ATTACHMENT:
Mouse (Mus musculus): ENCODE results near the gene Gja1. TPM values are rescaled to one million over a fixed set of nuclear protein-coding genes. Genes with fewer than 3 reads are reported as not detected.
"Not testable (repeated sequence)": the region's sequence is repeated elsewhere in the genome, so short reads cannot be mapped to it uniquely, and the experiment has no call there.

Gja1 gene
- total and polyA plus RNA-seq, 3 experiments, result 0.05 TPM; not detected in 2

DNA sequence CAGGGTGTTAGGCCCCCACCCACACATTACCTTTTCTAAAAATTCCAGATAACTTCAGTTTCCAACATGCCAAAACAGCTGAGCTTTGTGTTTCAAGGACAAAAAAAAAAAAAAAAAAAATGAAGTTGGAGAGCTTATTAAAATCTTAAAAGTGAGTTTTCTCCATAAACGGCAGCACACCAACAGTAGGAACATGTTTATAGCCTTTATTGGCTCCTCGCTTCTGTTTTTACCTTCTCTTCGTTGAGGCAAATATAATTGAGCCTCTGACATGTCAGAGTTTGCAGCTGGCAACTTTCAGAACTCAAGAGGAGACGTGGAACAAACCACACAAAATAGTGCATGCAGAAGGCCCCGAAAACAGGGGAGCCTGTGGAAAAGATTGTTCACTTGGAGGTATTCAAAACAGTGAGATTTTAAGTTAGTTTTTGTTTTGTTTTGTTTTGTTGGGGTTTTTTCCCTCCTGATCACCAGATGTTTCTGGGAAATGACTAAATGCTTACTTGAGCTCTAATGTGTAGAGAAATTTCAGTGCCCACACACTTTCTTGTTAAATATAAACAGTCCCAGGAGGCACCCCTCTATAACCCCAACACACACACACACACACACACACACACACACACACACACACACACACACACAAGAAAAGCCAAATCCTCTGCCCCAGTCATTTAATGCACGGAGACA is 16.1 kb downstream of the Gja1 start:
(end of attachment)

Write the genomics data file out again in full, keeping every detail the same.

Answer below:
Mouse (Mus musculus): ENCODE results near the gene Gja1. TPM values are rescaled to one million over a fixed set of nuclear protein-coding genes. Genes with fewer than 3 reads are reported as not detected.
"Not testable (repeated sequence)": the region's sequence is repeated elsewhere in the genome, so short reads cannot be mapped to it uniquely, and the experiment has no call there.

Gja1 gene
- total and polyA plus RNA-seq, 3 experiments, result 0.05 TPM; not detected in 2

DNA sequence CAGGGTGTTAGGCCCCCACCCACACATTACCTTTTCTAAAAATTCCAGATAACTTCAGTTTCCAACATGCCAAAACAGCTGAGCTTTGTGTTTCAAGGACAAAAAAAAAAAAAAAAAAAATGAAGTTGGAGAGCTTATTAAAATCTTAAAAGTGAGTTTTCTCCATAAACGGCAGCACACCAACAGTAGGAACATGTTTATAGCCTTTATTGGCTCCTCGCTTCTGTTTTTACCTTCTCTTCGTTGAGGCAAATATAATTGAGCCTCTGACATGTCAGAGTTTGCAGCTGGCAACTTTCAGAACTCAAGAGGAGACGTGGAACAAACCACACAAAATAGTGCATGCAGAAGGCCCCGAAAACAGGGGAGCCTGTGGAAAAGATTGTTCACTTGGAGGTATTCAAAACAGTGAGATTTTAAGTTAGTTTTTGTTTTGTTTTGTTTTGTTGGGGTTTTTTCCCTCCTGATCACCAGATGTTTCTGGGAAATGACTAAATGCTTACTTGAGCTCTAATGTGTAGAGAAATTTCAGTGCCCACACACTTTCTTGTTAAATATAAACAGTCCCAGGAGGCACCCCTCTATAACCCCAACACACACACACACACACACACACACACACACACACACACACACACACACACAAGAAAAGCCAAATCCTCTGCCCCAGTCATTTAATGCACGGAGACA is 16.1 kb downstream of the Gja1 start: